This is my stand. I will not retreat from it. I will not compromise.

Sweat went onto to a judicial career, then taught law, and founded the Mississippi Judicial College (the first full-time state judicial education program in the nation; a division of the University of Mississippi School of Law).  But he is surely best remembered for his “if by whiskey” speech, the canonical example of the use in political oratory of a relativist fallacy, via doublespeak, to satisfy listeners on both sides of an issue.

Hear it here (reprised by Mississippi State Rep. Ed Perry on 100th anniversary of opening of the Mississippi State Capitol, as broadcast on public radio).

As we hear altogether too many echoes in the political discourse of today, we might note that today is a special day for Baker Street Irregulars the world over, Sherlock Holmes Day.  Sherlockian Carl Thiel:

Although Holmes’s date of birth is nowhere mentioned in the Canon (ie, all 60 stories written by Doyle), the 6th of January was first suggested by Christopher Morley (1890-1957) in his ‘Bowling Green’ column in The Saturday Review of Literature in 1933. Through the efforts of the Baker Street Irregulars, and largely the influence of William S Baring-Gould’s 1962 biography of Holmes (Sherlock Holmes of Baker Street: A Biography of the World’s First Consulting Detective), January 6th has become the traditional birthday of the great detective.

Morley wrote: ‘I have not looked up the data, but if, as an astrologer has suggested, Sherlock Holmes was most likely born in January, some observance is due. Therefore, if the matter has never been settled, I nominate January 6th (the date of this issue of the Saturday Review) as his birthday.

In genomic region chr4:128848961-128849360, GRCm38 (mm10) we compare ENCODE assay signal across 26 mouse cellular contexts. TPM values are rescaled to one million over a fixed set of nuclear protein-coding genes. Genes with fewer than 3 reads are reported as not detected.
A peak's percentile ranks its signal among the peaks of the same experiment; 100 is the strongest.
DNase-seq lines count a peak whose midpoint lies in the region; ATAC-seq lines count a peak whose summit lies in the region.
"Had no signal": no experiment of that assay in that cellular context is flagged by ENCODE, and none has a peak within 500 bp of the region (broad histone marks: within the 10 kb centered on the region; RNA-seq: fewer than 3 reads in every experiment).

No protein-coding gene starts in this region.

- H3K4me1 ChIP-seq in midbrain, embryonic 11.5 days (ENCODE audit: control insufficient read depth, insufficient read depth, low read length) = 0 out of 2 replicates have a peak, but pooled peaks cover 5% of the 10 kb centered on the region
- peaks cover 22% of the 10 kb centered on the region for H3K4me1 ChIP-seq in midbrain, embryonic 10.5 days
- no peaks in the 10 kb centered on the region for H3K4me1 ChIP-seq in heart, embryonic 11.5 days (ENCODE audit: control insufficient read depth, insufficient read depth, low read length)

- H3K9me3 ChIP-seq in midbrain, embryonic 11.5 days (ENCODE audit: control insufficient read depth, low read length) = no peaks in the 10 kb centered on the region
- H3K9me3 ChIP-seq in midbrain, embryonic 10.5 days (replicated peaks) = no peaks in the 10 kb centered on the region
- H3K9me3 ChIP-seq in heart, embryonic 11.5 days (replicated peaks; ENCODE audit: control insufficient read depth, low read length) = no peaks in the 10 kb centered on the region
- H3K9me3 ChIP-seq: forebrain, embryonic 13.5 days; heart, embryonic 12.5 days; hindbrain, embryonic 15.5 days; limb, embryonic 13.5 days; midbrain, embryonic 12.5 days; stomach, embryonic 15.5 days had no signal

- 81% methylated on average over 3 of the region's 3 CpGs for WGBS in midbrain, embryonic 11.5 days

Morley, incidentally, believed the year of Holmes’s birth was 1853. Subsequent tradition has settled on 1854, largely due to the fact that in the story ‘His Last Bow’ (which takes place in August 1914) Holmes is described as a ‘man of sixty.’

In the 60 original stories, Holmes was depicted in illustrations as wearing a deerstalker cap in only four. Nowhere does Doyle mention that type of headgear.
image source

First Impressions…

 

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Via the always-rewarding Dangerous Minds, a simple– and simply wonderful– graduation film made by Jurjen Versteeg, who explains the idea behind his project:

Designed as a possible title sequence for a fictitious documentary, this film shows a history of the title sequence in a nutshell. The sequence includes all the names of title designers who had a revolutionary impact on the history and evolution of the title sequence. The names of the title designers all refer to specific characteristics of the revolutionary titles that they designed.

This film refers to elements such as the cut and shifted characters of Saul Bass’ Psycho title, the colored circles of Maurice Binder’s design for Dr. No and the contemporary designs of Kyle Cooper and Danny Yount.

This title sequence refers to the following designers and their titles: Georges Méliès – Un Voyage Dans La Lune, Saul Bass – Psycho, Maurice Binder – Dr. No, Stephen Frankfurt – To Kill A Mockingbird, Pablo Ferro – Dr. Strangelove, Richard Greenberg – Alien, Kyle Cooper – Seven, Danny Yount – Kiss Kiss Bang Bang / Sherlock Holmes.

 

As we remember to “tell ’em what we’re going to tell ’em,” we might recall that it was on this date in 1946 that the first Cannes Film Festival opened.  It had originally been scheduled for September, 1939 as an “answer” to the Venice Film Fest, which had become a propaganda vehicle for Mussolini and Hitler; but the outbreak of World War II occasioned a delay.

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Whether ’tis ignobler…

“The most exciting phrase to hear in science, the one that heralds new discoveries, is not ‘Eureka!’ but, ‘That’s funny…” —Isaac Asimov

“Once you eliminate the impossible, whatever remains, no matter how improbable, must be the truth.” —Sherlock Holmes

The good folks at Improbable Research have once again awarded the Ig Nobel Prizes.  In keeping with IR’s goal…

to make people laugh, then make them think. We also hope to spur people’s curiosity, and to raise the question: How do you decide what’s important and what’s not, and what’s real and what’s not — in science and everywhere else?